# Eigenvalues and eigenvectors of a matrix

1. Aug 23, 2011

### blob84

Hello i have this matrix $\in Z$ mod $7$,
M = \begin{pmatrix} 0&6\\ 5&0 \end{pmatrix}
always modulo $7$ in $Z$.
I found characteristic polynomial $x^2+5$.
Eigenvalues are $\lambda = 3, \lambda' = 4$
Eigenvectors related to $\lambda = 3$ are the non-zero solution of the system:
$4x +6y = 0,$
$5x+4y = 0$
I get:
$4x = y,$
$6y$
I don't know if it is correct, but how can i find the eigenvectors?

2. Aug 23, 2011

### micromass

Yes, y=4x is correct. Now you just need to find a non-zero vector (0,0) that satisfies this. So, we can take y=1 for example. In that case (x,y)=(4,1) satisfies the equation. So (4,1) is an eigenvector.
We could also take y=2, then y=(1,2) was an eigenvector. etc.

3. Aug 24, 2011

### blob84

now i have a problem to solve this:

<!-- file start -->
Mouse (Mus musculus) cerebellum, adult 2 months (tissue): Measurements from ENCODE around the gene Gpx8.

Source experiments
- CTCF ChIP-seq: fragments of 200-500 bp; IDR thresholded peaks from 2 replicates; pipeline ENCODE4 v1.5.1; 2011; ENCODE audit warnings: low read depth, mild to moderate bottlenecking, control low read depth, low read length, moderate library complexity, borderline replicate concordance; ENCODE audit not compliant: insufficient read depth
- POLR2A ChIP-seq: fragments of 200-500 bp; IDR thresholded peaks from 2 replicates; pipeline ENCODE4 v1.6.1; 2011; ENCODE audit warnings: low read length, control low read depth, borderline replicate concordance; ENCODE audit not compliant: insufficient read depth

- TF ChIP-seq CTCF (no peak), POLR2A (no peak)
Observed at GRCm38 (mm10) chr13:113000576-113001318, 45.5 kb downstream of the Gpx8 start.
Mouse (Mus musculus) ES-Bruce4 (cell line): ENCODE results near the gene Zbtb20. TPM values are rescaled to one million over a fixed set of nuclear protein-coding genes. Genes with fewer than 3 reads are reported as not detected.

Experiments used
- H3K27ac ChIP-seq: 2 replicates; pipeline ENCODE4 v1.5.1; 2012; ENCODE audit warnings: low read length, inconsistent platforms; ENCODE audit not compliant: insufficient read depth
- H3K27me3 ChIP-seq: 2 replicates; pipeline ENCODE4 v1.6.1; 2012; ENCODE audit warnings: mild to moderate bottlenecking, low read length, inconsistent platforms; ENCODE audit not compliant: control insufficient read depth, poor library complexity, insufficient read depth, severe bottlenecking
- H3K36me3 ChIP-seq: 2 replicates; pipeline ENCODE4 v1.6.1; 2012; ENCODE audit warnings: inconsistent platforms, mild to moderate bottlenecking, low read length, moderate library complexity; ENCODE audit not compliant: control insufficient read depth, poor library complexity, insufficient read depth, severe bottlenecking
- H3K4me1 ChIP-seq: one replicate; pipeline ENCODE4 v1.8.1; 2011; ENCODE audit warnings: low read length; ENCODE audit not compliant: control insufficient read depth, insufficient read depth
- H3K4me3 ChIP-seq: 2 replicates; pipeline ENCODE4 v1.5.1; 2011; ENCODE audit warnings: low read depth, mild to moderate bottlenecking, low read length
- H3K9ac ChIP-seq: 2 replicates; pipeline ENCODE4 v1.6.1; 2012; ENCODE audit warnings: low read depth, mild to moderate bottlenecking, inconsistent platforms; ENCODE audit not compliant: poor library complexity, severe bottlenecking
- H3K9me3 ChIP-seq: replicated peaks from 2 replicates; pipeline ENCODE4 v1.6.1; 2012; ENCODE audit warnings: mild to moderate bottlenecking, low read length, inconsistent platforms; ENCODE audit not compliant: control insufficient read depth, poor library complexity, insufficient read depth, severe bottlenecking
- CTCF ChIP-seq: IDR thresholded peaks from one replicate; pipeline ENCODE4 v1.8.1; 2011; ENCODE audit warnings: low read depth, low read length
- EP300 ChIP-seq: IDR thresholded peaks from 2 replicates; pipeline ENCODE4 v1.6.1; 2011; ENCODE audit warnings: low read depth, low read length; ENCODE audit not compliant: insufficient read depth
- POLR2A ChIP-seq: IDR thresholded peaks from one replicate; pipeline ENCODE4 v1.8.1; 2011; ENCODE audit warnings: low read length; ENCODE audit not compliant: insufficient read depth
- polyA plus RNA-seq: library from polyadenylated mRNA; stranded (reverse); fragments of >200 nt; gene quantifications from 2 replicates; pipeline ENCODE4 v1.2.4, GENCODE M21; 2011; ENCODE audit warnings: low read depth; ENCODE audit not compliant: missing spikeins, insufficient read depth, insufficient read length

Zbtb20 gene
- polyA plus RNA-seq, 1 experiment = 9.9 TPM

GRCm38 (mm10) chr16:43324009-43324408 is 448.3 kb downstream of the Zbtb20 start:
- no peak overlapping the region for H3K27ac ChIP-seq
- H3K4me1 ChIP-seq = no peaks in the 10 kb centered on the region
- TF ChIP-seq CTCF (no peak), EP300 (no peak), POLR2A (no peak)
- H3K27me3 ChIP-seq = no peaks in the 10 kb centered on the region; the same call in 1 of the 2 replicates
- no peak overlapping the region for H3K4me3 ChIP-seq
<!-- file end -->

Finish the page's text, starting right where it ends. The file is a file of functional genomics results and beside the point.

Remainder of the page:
in $Z$ mod $11$

M = \begin{pmatrix} 0&2\\ 7&0 \end{pmatrix}
The characteristic polinomyal is : $x^2+8$,
eigenvalues $\lambda=5, \lambda'=6$,
eigenvectors related to $\lambda=5$ are the non-zero solution of the system:
$6x+2y=0$
$7x+6y=0$
I don't know how to solve this system because i took a look at the solution of the exercise and it is:
$V={(y, 8y)}$
I don't know how to get this solution.
Oh i get now i'm wrong to write the first equation.

Last edited: Aug 24, 2011
4. Aug 24, 2011

### HallsofIvy

You have this backwards. If y= 4x, then the eigenvector is (1, 4), not (4, 1).